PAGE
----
Combine the grapefruit idea with the shaker, and you have…

Grapefruit Margarita (for one serving)

First: put your margarita jug/glass/cup in the freezer, preferably for long enough to make it nice & frosty

Second: make a lime simple syrup. In a small saucepan, bring 1/2 cup water, 1/2 cup sugar, and the zest of one lime to a simmer, until the sugar dissolves. Remove from heat, strain out the zest, and set aside in an airtight container. Preferably, this will come to room temperature or be in the fridge for a while. If not – no big deal.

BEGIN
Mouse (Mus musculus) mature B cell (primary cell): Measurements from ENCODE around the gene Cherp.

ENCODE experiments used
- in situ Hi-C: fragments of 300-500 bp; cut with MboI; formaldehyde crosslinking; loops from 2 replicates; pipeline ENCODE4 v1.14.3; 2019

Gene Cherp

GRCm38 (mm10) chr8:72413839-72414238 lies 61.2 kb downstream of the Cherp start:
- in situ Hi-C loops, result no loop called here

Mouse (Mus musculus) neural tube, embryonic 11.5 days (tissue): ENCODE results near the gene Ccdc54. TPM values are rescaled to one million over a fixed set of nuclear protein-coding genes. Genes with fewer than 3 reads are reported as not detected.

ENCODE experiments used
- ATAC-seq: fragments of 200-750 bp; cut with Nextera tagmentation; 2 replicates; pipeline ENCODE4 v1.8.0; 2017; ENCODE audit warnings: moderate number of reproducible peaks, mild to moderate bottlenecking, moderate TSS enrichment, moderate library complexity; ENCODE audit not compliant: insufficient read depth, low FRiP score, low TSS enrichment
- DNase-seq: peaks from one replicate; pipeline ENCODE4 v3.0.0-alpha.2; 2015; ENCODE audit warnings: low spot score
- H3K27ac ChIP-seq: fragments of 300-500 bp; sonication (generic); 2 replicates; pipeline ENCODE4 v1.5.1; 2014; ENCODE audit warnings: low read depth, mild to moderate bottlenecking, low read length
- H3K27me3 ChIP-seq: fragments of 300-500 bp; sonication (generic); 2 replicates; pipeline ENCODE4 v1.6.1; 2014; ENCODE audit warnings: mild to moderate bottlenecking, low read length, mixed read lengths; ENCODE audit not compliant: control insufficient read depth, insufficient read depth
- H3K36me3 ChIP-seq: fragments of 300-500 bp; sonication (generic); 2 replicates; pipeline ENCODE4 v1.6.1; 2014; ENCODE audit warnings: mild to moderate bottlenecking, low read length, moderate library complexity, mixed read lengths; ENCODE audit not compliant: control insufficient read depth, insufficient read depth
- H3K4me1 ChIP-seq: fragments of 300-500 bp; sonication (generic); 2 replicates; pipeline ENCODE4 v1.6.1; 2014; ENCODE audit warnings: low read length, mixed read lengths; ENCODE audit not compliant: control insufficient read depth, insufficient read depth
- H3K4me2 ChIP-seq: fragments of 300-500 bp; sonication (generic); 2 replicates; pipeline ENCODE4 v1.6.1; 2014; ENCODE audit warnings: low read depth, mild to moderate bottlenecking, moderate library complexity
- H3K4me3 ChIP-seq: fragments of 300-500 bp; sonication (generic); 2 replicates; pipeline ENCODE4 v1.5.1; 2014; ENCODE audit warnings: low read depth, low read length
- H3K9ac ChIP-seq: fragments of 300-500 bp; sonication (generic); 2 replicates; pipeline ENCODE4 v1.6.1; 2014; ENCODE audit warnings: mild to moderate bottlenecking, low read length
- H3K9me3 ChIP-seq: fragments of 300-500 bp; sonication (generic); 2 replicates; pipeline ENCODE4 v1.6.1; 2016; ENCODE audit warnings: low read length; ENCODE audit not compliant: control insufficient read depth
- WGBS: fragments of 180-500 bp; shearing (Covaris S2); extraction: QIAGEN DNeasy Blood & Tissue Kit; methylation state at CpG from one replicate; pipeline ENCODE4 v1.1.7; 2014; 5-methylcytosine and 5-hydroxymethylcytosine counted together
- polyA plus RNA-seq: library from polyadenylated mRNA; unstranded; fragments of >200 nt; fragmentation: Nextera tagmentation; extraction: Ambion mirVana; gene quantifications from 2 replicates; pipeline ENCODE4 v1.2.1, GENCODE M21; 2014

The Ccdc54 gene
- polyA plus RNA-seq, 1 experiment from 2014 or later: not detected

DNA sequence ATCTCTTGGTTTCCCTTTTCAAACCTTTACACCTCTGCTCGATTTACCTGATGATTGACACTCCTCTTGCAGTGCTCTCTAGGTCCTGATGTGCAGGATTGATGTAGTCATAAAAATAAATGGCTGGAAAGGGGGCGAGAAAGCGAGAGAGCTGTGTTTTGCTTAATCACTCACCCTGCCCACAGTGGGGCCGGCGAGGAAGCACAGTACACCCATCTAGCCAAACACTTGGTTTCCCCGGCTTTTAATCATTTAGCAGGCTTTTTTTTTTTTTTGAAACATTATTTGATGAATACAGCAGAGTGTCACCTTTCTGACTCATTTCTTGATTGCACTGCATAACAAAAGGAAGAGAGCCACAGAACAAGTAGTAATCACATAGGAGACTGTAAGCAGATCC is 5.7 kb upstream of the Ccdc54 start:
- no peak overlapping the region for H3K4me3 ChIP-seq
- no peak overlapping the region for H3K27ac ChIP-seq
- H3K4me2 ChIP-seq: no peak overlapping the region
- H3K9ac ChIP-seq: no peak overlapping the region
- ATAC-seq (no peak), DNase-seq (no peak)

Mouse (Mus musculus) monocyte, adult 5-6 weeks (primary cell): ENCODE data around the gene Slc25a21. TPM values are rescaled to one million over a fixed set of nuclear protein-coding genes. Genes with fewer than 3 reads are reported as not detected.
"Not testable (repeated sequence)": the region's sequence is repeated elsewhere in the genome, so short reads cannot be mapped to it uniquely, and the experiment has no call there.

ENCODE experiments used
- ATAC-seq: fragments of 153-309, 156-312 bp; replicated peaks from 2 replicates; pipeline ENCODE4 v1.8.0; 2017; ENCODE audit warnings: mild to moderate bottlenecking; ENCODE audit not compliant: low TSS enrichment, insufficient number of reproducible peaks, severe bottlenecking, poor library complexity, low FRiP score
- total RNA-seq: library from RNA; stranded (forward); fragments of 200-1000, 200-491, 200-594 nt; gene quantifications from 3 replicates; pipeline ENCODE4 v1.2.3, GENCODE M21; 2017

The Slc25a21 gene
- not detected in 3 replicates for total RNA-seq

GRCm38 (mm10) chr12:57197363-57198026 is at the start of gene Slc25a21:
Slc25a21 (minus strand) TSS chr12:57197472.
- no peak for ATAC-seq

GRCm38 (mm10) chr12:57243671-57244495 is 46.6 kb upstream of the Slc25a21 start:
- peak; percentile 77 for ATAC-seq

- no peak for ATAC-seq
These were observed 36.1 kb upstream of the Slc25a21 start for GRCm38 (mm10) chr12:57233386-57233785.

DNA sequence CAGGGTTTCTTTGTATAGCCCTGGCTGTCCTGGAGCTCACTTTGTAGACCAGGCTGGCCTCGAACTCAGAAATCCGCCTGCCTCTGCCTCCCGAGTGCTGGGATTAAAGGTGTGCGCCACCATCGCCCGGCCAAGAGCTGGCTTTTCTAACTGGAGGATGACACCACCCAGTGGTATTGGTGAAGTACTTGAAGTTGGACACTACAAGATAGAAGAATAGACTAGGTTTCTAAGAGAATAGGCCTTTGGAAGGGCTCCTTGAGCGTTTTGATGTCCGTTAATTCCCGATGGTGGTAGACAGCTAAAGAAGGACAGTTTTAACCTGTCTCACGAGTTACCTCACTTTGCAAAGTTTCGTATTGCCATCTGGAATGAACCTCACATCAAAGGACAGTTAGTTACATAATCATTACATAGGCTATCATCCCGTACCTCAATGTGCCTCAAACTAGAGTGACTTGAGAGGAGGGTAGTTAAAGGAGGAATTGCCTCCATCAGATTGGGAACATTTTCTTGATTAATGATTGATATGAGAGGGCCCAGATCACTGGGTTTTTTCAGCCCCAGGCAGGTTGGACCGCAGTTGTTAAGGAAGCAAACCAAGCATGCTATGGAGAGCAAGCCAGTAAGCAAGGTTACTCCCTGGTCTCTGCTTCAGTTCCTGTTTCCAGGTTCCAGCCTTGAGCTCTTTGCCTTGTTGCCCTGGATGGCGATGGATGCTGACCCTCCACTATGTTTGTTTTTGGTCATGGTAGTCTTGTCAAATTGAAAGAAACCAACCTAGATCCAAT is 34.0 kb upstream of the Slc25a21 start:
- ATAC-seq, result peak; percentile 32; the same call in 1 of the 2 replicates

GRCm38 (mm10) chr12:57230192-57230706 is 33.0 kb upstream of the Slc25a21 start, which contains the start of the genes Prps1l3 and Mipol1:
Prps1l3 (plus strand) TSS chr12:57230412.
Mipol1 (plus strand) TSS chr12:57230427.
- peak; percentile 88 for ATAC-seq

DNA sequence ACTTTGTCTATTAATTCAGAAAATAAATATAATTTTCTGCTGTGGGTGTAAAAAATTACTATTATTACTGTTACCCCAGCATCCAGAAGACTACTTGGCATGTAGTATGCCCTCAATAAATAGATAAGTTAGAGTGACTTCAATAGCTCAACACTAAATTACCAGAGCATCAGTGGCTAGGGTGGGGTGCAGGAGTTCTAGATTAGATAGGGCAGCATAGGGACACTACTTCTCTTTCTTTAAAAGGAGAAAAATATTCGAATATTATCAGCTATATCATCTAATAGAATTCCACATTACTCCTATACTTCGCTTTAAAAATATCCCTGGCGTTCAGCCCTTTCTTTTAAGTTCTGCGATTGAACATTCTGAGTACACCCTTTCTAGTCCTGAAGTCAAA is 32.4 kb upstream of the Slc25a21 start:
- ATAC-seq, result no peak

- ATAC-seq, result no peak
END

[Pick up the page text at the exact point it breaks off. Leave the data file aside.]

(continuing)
Third: Juice half a grapefruit (NOTE: you will want more than one of these, so just go ahead and squeeze the whole grapefruit, saving the leftover juice)

Fourth: fill a cocktail shaker with crushed ice. Add, in the following order: 1 1/2 shots tequila, 1/2 shot Cointreau, 1 1/2 shots grapefruit, and up to 1 shot of simple syrup (depending on how sweet you like your drinks). Shake vigorously, and strain into your frozen glass, which you will fill with ice right before you pour the drink. Oh, don’t forget to rim the glass with salt first.

Where’s the picture? I drank mine too fast tonight to share. Guess I’ll just have to make another one in the future to post here.